Q: What are the symptoms of feline leukemia? How can I protect my cat against it if I have to board her with other cats?
A: Great questions, because feline leukemia is incurable, surprisingly common, highly contagious and a leading cause of death for cats -- often fatal within three years of diagnosis. But exposure to the virus doesn’t spell automatic doom. According to the website pets.webmd.com, two-thirds of cats exposed are able to resist infection and fight off the virus.
Cats can spread feline leukemia via saliva, blood, urine and feces, and fighting and grooming are common means of transmission. Seemingly healthy cats can spread the virus, making it even harder to avoid. But the virus may only survive for a few hours outside the body and doesn’t infect humans or other animals.
We follow the guidelines of the American Association of Feline Practitioners and recommend testing and vaccinating all kittens and administering a booster for all cats at 1 year of age. If your pet is always indoors, we no longer recommend the leukemia vaccination booster after the booster vaccine at 1 year. But if your pet goes outside at all or has risk of exposure, annual boosters are highly recommended.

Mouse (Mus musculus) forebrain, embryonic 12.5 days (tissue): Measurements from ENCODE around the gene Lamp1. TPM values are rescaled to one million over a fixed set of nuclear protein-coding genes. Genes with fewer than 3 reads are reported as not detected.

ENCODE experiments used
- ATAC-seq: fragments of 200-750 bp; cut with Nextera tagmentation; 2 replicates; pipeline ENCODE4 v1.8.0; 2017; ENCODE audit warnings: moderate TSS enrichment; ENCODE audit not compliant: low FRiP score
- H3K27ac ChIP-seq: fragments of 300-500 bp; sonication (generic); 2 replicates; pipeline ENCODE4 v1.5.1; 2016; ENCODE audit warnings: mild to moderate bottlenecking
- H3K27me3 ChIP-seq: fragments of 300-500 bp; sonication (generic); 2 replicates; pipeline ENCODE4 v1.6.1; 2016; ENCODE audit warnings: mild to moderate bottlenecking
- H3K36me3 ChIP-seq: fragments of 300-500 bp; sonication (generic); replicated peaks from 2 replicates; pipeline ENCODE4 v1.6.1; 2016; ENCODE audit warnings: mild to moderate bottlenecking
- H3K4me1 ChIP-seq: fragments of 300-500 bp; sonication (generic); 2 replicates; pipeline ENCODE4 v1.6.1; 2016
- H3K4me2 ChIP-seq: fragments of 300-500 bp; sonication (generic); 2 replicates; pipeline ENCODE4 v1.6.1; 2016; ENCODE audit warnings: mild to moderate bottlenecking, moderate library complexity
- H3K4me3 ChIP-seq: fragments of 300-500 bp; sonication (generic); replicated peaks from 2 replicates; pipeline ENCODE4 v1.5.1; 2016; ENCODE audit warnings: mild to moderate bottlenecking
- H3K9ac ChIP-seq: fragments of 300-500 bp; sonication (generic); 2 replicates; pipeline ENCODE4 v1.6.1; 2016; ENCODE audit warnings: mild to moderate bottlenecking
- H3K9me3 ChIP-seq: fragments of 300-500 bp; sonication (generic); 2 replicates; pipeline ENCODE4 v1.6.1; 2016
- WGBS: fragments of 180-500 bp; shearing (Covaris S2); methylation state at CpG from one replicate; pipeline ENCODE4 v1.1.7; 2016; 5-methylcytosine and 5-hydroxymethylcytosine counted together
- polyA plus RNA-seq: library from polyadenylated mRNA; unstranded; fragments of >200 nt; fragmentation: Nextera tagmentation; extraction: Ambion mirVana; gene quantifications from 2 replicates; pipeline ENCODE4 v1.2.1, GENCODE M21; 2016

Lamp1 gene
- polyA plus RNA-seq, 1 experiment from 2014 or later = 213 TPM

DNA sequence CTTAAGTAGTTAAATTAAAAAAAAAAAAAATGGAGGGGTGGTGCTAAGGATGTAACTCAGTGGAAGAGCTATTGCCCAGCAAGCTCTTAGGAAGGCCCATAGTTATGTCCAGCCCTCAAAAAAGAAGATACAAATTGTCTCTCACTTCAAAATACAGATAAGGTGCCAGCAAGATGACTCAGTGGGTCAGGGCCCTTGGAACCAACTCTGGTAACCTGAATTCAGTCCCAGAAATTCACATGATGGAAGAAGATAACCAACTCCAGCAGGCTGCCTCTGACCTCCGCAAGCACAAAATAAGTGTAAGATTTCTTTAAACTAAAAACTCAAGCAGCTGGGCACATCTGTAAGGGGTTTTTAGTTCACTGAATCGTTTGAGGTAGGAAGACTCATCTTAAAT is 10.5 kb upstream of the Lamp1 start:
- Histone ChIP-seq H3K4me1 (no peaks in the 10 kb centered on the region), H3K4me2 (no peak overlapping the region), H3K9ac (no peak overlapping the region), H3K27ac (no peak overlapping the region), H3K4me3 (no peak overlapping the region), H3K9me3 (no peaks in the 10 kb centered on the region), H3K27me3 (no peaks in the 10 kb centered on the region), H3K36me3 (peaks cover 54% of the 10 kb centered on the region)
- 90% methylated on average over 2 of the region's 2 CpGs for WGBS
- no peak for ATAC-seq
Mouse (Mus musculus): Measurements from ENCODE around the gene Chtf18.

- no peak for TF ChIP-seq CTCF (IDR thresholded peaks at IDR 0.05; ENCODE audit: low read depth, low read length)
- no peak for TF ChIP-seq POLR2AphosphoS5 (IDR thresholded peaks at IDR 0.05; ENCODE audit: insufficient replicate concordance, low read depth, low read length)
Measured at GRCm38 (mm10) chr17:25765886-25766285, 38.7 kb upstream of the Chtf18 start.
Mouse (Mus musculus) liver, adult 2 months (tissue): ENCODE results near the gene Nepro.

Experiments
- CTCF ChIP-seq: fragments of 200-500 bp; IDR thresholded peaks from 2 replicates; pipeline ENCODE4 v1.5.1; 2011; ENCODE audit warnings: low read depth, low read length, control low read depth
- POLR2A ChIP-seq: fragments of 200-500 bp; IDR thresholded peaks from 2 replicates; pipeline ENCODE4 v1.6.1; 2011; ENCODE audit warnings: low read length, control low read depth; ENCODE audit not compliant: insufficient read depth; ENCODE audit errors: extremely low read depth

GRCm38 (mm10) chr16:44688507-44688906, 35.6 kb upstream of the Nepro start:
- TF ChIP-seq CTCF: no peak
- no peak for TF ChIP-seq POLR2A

Immunity seems to build with age, so older cats are less susceptible than kittens and young cats. Cats living strictly indoors without encountering other cats face a very low risk of infection. On the other hand, risk increases if you have multiple cats sharing food and water bowls and litter boxes and if any of the cats go outside.
Symptoms can be overlooked or mistaken for something less serious. They include pale gums, yellowing in the mouth and whites of the eyes, lymph node enlargement, infections of the bladder, skin or upper respiratory system, weight loss, loss of appetite, poor coat condition, weakness and lethargy, fever, diarrhea and difficulty breathing. If your cat develops any of these, a checkup by your veterinarian can determine what’s really going on.Copyright © 2014, The Baltimore Sun